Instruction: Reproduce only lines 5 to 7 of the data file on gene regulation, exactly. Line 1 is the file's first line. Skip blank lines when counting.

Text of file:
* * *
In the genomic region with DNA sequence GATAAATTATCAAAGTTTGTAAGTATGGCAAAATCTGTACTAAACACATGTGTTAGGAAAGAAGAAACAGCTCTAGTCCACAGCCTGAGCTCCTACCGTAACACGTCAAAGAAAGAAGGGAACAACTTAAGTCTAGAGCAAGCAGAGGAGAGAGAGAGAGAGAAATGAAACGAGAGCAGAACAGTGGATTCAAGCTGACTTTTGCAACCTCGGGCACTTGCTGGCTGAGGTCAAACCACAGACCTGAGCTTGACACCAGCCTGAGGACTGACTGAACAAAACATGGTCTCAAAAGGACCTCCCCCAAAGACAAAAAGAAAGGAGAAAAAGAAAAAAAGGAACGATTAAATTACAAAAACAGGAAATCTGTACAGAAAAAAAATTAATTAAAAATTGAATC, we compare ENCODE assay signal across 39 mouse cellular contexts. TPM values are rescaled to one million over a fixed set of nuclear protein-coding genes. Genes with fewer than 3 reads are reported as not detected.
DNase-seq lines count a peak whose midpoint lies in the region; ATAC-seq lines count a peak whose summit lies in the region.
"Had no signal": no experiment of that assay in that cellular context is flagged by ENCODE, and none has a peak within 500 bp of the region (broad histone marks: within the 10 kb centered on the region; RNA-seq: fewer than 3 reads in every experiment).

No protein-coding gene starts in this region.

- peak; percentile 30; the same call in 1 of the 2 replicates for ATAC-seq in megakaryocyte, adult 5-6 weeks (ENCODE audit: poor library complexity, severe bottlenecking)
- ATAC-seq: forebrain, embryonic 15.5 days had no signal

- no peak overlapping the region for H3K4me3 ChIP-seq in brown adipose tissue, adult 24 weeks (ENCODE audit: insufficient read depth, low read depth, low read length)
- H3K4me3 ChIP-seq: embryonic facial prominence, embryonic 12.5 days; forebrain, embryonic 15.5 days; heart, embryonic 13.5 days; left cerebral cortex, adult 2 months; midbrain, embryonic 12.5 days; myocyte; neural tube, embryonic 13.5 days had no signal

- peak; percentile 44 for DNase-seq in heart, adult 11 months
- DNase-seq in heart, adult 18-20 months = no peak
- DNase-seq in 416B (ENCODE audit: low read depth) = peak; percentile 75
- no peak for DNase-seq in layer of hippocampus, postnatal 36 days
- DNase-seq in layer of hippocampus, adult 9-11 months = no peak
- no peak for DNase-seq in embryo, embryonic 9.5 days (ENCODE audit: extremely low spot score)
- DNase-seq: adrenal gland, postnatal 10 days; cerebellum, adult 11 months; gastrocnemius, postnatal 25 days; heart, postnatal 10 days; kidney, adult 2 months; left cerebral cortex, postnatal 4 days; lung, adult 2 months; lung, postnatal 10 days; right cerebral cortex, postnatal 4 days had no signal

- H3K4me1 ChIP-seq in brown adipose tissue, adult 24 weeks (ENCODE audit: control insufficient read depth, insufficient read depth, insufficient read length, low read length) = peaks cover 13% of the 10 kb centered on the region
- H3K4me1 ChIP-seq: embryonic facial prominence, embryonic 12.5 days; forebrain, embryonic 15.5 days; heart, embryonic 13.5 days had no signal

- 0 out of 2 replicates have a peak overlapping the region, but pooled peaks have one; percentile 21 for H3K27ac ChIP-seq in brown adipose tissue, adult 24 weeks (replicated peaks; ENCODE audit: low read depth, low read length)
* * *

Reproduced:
- peak; percentile 30; the same call in 1 of the 2 replicates for ATAC-seq in megakaryocyte, adult 5-6 weeks (ENCODE audit: poor library complexity, severe bottlenecking)
- ATAC-seq: forebrain, embryonic 15.5 days had no signal

- no peak overlapping the region for H3K4me3 ChIP-seq in brown adipose tissue, adult 24 weeks (ENCODE audit: insufficient read depth, low read depth, low read length)